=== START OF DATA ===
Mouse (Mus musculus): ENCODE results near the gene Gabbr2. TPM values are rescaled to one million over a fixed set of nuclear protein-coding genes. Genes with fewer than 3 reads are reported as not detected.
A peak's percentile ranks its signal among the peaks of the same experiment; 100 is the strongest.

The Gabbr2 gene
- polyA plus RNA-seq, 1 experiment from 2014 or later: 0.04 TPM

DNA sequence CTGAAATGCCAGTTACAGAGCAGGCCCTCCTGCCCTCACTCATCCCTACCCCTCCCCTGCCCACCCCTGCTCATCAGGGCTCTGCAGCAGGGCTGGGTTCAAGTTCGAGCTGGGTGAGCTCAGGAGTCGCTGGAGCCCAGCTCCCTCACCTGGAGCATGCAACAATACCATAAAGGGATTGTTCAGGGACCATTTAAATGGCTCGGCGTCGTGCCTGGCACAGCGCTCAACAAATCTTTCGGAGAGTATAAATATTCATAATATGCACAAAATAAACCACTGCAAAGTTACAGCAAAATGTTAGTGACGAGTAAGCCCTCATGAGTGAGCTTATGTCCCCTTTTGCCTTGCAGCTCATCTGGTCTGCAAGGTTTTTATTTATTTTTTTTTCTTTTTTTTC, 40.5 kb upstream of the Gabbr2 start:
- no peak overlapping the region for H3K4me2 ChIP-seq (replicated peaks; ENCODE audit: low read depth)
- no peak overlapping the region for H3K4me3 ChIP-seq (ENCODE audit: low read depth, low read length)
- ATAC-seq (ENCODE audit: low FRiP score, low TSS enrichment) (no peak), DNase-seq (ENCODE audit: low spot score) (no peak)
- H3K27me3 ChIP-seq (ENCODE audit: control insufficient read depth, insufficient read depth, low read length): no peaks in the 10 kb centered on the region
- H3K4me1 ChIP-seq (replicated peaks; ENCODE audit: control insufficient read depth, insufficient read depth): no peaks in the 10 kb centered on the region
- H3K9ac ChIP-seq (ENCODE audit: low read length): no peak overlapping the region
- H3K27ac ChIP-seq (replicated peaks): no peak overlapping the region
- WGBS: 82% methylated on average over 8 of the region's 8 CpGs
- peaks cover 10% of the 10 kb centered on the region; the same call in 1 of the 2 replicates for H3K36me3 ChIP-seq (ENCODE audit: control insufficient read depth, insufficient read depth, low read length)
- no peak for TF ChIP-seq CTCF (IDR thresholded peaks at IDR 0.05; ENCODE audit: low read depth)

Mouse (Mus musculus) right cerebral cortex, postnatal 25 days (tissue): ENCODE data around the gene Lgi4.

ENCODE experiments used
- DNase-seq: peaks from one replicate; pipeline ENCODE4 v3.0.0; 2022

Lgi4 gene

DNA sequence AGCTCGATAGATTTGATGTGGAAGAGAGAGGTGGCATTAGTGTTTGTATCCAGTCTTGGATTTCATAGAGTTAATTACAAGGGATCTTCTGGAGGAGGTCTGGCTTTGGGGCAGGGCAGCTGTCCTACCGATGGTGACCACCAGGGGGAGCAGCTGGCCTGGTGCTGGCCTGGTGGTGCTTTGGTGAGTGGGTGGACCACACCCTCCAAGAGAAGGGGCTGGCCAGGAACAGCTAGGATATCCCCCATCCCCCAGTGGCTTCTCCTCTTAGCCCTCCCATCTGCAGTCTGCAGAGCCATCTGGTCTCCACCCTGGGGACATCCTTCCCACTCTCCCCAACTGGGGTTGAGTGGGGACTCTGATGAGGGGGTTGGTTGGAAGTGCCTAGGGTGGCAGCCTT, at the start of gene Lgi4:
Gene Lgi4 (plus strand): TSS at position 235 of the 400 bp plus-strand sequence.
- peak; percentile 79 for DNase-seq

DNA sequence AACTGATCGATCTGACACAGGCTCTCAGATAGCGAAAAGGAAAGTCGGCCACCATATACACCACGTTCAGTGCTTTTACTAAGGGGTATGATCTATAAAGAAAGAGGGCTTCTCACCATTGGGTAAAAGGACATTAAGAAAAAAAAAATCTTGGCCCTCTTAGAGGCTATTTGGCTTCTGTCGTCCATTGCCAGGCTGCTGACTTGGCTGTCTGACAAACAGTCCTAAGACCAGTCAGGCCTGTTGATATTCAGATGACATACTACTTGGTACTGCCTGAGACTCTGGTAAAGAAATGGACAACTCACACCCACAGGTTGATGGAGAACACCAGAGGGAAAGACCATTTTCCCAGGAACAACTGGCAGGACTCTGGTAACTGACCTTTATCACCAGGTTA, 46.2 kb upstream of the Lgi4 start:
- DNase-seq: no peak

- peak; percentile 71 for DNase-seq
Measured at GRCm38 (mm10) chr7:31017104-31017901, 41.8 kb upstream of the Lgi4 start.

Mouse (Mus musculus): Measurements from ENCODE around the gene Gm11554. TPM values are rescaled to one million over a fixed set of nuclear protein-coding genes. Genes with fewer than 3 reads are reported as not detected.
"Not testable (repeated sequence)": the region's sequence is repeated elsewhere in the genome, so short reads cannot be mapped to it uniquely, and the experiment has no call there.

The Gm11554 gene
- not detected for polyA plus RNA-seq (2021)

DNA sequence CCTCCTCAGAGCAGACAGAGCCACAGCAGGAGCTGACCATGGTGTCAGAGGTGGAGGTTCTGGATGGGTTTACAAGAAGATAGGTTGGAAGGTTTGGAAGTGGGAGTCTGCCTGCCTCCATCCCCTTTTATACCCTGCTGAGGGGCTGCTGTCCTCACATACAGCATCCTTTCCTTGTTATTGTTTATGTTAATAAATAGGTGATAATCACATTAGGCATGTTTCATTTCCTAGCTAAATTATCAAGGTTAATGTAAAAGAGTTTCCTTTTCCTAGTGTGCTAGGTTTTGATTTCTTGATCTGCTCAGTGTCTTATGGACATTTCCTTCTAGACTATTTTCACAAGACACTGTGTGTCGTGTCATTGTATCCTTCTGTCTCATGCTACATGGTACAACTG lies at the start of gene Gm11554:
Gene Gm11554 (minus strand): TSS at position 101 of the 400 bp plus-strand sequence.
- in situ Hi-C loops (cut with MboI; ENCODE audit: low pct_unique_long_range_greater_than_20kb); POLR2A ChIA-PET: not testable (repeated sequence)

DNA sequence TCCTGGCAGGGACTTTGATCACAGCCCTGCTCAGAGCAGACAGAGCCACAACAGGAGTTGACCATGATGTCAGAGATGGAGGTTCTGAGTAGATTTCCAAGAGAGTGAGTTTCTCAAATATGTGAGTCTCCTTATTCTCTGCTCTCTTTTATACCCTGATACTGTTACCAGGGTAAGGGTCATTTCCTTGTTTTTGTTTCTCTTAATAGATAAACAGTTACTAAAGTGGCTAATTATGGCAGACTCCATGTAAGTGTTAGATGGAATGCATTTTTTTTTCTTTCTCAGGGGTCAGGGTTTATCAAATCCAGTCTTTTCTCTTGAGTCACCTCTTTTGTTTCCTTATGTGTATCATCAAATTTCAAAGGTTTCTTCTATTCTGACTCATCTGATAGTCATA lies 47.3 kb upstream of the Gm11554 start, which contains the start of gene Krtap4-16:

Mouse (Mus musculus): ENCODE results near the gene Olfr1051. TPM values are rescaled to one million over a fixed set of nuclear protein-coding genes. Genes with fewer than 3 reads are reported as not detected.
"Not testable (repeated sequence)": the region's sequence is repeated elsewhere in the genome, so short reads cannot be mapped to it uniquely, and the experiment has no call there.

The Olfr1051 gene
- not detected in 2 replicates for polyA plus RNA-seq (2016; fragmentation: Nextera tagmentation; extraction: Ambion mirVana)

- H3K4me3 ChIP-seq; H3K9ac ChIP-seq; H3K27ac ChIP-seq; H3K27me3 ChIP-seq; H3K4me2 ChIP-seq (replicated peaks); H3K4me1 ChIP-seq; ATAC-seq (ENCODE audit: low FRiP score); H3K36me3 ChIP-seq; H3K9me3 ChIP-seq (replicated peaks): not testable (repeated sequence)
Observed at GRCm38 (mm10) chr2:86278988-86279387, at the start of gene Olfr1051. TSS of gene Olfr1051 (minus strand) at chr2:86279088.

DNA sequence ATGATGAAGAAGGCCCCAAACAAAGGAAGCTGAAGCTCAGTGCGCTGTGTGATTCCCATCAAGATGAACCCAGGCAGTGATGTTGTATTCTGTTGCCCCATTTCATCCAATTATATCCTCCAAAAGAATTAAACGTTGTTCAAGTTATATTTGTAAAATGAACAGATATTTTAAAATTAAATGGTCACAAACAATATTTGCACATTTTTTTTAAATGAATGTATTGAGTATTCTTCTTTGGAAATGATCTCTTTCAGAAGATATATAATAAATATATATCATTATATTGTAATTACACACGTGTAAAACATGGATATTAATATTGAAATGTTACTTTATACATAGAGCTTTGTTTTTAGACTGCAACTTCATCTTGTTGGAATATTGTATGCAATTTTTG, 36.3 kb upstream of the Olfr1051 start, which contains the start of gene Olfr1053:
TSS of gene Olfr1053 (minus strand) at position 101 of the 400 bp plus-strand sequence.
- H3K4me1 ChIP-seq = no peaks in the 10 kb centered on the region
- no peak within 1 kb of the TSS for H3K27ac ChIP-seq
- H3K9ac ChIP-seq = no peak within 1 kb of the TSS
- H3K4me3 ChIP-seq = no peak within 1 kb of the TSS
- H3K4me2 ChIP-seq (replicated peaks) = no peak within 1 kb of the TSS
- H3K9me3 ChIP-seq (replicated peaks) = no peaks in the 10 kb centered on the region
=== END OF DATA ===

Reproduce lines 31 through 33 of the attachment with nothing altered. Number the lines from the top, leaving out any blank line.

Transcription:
DNA sequence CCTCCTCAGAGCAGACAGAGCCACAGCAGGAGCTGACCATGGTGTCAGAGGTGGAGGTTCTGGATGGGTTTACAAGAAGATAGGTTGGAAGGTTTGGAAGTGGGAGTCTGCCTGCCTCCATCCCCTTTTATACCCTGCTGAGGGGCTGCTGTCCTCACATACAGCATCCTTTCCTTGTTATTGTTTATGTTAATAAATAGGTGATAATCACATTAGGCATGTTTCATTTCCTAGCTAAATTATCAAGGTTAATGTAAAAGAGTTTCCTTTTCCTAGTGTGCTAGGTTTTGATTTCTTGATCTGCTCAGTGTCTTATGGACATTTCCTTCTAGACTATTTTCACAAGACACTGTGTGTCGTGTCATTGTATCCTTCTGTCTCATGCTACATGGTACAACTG lies at the start of gene Gm11554:
Gene Gm11554 (minus strand): TSS at position 101 of the 400 bp plus-strand sequence.
- in situ Hi-C loops (cut with MboI; ENCODE audit: low pct_unique_long_range_greater_than_20kb); POLR2A ChIA-PET: not testable (repeated sequence)